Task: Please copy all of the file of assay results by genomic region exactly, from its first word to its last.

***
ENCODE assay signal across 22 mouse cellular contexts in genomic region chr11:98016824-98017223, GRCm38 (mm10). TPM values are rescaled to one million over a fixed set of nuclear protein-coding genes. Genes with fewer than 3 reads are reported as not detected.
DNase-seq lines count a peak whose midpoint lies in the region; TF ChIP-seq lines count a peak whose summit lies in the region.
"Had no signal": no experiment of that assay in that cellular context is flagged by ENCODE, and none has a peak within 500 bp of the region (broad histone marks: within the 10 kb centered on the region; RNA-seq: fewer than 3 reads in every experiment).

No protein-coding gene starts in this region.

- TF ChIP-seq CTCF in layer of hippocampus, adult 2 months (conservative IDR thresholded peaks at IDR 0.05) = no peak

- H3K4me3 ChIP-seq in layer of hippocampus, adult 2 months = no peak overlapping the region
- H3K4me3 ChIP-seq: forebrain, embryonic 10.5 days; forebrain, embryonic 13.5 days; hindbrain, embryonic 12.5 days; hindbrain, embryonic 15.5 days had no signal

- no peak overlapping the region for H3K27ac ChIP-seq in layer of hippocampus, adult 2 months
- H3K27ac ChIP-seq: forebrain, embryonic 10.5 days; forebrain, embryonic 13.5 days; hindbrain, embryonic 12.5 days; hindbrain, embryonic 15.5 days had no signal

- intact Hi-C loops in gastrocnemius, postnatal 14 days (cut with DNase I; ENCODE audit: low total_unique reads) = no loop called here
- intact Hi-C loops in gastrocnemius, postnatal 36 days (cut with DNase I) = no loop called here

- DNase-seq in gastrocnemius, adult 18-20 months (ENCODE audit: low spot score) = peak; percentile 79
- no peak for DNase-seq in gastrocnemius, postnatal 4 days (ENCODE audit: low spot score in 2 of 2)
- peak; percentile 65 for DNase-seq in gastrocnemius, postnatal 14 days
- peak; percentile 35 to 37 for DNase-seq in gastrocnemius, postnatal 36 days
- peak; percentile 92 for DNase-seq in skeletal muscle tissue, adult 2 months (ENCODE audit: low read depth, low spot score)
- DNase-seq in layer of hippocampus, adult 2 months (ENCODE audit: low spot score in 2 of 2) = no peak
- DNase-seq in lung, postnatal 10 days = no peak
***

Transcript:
ENCODE assay signal across 22 mouse cellular contexts in genomic region chr11:98016824-98017223, GRCm38 (mm10). TPM values are rescaled to one million over a fixed set of nuclear protein-coding genes. Genes with fewer than 3 reads are reported as not detected.
DNase-seq lines count a peak whose midpoint lies in the region; TF ChIP-seq lines count a peak whose summit lies in the region.
"Had no signal": no experiment of that assay in that cellular context is flagged by ENCODE, and none has a peak within 500 bp of the region (broad histone marks: within the 10 kb centered on the region; RNA-seq: fewer than 3 reads in every experiment).

No protein-coding gene starts in this region.

- TF ChIP-seq CTCF in layer of hippocampus, adult 2 months (conservative IDR thresholded peaks at IDR 0.05) = no peak

- H3K4me3 ChIP-seq in layer of hippocampus, adult 2 months = no peak overlapping the region
- H3K4me3 ChIP-seq: forebrain, embryonic 10.5 days; forebrain, embryonic 13.5 days; hindbrain, embryonic 12.5 days; hindbrain, embryonic 15.5 days had no signal

- no peak overlapping the region for H3K27ac ChIP-seq in layer of hippocampus, adult 2 months
- H3K27ac ChIP-seq: forebrain, embryonic 10.5 days; forebrain, embryonic 13.5 days; hindbrain, embryonic 12.5 days; hindbrain, embryonic 15.5 days had no signal

- intact Hi-C loops in gastrocnemius, postnatal 14 days (cut with DNase I; ENCODE audit: low total_unique reads) = no loop called here
- intact Hi-C loops in gastrocnemius, postnatal 36 days (cut with DNase I) = no loop called here

- DNase-seq in gastrocnemius, adult 18-20 months (ENCODE audit: low spot score) = peak; percentile 79
- no peak for DNase-seq in gastrocnemius, postnatal 4 days (ENCODE audit: low spot score in 2 of 2)
- peak; percentile 65 for DNase-seq in gastrocnemius, postnatal 14 days
- peak; percentile 35 to 37 for DNase-seq in gastrocnemius, postnatal 36 days
- peak; percentile 92 for DNase-seq in skeletal muscle tissue, adult 2 months (ENCODE audit: low read depth, low spot score)
- DNase-seq in layer of hippocampus, adult 2 months (ENCODE audit: low spot score in 2 of 2) = no peak
- DNase-seq in lung, postnatal 10 days = no peak